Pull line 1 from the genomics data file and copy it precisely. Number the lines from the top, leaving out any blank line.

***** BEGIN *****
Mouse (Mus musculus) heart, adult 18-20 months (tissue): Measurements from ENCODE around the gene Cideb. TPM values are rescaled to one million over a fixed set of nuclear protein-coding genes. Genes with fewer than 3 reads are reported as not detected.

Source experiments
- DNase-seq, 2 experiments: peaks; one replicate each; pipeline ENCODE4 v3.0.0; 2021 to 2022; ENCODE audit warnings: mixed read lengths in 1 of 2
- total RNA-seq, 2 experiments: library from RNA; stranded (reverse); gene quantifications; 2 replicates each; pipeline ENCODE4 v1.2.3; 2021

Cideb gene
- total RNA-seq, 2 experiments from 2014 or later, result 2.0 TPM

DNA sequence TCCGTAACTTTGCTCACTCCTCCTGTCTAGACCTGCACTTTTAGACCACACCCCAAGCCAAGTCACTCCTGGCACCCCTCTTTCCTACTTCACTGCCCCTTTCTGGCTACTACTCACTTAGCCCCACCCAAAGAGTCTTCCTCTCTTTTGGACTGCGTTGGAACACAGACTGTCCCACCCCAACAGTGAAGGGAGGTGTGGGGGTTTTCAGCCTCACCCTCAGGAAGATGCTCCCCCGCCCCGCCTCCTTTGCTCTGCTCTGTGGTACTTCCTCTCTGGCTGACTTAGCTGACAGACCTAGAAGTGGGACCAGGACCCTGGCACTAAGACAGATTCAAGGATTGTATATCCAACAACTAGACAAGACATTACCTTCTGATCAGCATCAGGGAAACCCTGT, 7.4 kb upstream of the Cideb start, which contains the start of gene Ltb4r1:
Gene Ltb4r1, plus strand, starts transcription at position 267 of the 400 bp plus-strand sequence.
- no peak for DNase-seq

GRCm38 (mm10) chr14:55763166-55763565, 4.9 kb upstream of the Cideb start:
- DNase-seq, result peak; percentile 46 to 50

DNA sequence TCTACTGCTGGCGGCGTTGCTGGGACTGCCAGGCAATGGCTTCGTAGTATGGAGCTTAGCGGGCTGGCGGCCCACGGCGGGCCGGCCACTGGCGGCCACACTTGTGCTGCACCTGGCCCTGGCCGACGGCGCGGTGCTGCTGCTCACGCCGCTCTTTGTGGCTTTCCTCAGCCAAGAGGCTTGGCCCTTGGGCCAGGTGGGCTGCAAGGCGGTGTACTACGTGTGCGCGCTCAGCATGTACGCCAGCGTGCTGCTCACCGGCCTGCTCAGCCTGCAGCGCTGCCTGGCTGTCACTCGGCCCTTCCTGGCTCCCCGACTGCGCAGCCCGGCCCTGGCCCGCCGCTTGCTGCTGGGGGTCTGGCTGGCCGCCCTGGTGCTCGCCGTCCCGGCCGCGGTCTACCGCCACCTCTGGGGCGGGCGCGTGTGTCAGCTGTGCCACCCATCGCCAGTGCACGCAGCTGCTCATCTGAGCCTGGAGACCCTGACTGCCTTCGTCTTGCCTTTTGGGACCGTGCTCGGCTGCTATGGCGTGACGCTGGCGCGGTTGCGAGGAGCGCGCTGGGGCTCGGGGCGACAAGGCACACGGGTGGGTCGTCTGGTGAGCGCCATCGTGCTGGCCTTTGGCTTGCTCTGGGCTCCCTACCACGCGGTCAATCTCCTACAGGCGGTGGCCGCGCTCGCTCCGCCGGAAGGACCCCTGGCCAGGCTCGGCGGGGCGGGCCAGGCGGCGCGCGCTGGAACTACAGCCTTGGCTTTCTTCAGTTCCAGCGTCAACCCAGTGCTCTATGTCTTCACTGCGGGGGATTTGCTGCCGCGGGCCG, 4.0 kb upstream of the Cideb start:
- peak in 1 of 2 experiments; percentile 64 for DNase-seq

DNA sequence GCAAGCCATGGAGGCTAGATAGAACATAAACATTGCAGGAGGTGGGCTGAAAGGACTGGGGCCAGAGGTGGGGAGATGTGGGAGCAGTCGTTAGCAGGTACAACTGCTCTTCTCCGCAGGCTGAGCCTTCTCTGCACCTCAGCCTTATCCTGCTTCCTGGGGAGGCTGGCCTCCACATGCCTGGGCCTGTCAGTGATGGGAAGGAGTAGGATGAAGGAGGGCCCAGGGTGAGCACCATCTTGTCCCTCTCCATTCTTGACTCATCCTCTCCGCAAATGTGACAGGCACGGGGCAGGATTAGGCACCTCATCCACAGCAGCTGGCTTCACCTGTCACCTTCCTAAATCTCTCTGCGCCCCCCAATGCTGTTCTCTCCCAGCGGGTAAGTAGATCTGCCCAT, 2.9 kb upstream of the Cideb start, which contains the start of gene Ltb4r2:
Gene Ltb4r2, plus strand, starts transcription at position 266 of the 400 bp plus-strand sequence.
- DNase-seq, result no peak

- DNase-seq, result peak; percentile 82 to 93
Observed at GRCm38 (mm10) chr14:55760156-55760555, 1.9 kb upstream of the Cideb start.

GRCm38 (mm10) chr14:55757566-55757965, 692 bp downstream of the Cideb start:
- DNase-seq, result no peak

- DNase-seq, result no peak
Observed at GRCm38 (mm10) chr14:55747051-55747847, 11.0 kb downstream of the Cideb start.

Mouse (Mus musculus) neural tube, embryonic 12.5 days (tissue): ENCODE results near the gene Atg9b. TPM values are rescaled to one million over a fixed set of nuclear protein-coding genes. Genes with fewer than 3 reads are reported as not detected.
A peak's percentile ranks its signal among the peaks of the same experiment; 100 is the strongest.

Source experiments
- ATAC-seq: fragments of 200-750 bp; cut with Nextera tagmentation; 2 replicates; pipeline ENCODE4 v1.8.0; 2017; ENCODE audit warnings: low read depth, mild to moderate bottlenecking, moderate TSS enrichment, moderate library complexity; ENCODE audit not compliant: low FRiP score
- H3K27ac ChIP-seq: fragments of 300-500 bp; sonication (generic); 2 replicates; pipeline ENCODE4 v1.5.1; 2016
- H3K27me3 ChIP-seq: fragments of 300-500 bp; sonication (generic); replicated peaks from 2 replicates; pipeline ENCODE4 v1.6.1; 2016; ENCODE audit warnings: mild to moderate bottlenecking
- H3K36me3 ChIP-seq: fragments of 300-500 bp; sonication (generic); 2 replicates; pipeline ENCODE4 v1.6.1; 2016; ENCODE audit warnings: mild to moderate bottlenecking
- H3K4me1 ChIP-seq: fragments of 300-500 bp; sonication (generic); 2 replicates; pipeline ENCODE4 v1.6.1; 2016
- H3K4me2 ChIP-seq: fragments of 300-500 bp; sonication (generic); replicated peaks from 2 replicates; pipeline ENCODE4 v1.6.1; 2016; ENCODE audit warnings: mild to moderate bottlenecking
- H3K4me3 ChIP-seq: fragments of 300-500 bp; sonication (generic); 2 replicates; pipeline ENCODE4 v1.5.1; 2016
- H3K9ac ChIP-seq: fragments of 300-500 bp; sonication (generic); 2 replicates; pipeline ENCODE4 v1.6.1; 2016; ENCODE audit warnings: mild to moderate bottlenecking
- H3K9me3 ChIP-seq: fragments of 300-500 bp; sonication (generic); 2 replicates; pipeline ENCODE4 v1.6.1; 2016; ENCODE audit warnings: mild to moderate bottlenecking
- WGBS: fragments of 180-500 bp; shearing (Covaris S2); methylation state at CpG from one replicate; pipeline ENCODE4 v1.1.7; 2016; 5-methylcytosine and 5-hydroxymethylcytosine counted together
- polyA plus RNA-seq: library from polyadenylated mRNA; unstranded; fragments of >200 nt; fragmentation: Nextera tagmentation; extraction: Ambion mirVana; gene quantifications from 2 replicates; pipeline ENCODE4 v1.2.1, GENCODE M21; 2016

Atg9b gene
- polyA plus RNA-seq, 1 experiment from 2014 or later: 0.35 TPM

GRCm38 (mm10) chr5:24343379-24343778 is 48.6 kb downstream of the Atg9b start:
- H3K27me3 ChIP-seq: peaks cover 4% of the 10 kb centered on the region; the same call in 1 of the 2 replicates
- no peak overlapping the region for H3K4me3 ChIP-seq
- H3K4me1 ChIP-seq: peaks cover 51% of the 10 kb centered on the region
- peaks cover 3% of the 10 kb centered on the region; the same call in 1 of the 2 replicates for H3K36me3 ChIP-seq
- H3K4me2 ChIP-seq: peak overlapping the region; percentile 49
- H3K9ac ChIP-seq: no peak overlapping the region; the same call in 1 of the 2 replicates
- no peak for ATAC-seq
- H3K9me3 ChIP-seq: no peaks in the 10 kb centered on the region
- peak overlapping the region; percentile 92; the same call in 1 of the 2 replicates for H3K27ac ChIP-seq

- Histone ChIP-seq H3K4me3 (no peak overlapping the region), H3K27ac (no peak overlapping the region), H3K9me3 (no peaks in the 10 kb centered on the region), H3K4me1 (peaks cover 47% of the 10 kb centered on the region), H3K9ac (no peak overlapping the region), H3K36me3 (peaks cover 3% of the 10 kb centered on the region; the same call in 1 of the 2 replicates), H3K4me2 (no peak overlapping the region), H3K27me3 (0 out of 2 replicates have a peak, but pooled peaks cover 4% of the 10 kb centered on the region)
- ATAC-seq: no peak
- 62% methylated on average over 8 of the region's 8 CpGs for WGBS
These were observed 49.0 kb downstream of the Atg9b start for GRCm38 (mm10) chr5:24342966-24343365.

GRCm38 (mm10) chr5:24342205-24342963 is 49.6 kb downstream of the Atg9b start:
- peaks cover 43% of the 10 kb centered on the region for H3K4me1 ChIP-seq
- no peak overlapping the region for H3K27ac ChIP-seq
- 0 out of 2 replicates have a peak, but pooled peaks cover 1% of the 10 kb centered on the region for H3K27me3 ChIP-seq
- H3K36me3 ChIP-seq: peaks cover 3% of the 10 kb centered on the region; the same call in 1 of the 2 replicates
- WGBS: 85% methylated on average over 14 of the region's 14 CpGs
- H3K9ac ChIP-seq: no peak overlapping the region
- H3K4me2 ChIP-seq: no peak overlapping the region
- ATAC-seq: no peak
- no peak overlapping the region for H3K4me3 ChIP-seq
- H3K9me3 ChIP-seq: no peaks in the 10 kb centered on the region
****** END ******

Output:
Mouse (Mus musculus) heart, adult 18-20 months (tissue): Measurements from ENCODE around the gene Cideb. TPM values are rescaled to one million over a fixed set of nuclear protein-coding genes. Genes with fewer than 3 reads are reported as not detected.